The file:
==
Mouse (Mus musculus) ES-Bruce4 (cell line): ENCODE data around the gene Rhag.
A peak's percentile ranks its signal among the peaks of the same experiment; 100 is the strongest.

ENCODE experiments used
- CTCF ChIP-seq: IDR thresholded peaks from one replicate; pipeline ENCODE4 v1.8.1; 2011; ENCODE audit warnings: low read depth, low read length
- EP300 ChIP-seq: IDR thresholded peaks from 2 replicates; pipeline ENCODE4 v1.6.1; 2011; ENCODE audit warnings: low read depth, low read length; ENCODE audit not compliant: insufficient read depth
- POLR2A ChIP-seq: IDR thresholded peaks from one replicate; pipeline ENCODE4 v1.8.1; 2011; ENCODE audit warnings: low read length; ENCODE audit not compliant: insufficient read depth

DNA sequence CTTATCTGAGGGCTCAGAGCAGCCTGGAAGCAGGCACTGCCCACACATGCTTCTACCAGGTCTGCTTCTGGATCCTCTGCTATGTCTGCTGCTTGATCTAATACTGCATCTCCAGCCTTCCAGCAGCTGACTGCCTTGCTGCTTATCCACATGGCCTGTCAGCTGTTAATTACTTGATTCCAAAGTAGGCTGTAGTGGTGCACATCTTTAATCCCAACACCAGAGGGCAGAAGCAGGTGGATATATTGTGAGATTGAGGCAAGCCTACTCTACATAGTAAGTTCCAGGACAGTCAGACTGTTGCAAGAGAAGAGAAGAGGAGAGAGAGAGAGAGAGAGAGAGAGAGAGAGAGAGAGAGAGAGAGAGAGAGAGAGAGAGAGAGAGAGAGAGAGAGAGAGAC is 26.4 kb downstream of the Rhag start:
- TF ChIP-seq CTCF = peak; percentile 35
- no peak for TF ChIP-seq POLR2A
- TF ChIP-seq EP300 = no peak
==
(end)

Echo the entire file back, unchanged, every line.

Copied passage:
Mouse (Mus musculus) ES-Bruce4 (cell line): ENCODE data around the gene Rhag.
A peak's percentile ranks its signal among the peaks of the same experiment; 100 is the strongest.

ENCODE experiments used
- CTCF ChIP-seq: IDR thresholded peaks from one replicate; pipeline ENCODE4 v1.8.1; 2011; ENCODE audit warnings: low read depth, low read length
- EP300 ChIP-seq: IDR thresholded peaks from 2 replicates; pipeline ENCODE4 v1.6.1; 2011; ENCODE audit warnings: low read depth, low read length; ENCODE audit not compliant: insufficient read depth
- POLR2A ChIP-seq: IDR thresholded peaks from one replicate; pipeline ENCODE4 v1.8.1; 2011; ENCODE audit warnings: low read length; ENCODE audit not compliant: insufficient read depth

DNA sequence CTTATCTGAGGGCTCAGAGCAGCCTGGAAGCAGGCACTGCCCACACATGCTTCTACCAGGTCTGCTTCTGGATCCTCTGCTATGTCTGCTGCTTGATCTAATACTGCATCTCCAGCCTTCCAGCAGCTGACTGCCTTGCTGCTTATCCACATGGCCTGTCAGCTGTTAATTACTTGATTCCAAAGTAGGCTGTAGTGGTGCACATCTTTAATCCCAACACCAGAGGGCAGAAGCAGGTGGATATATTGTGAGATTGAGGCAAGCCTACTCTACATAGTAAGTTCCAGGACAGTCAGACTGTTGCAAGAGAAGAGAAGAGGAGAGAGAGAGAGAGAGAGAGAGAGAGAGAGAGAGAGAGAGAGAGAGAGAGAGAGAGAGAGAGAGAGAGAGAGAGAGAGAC is 26.4 kb downstream of the Rhag start:
- TF ChIP-seq CTCF = peak; percentile 35
- no peak for TF ChIP-seq POLR2A
- TF ChIP-seq EP300 = no peak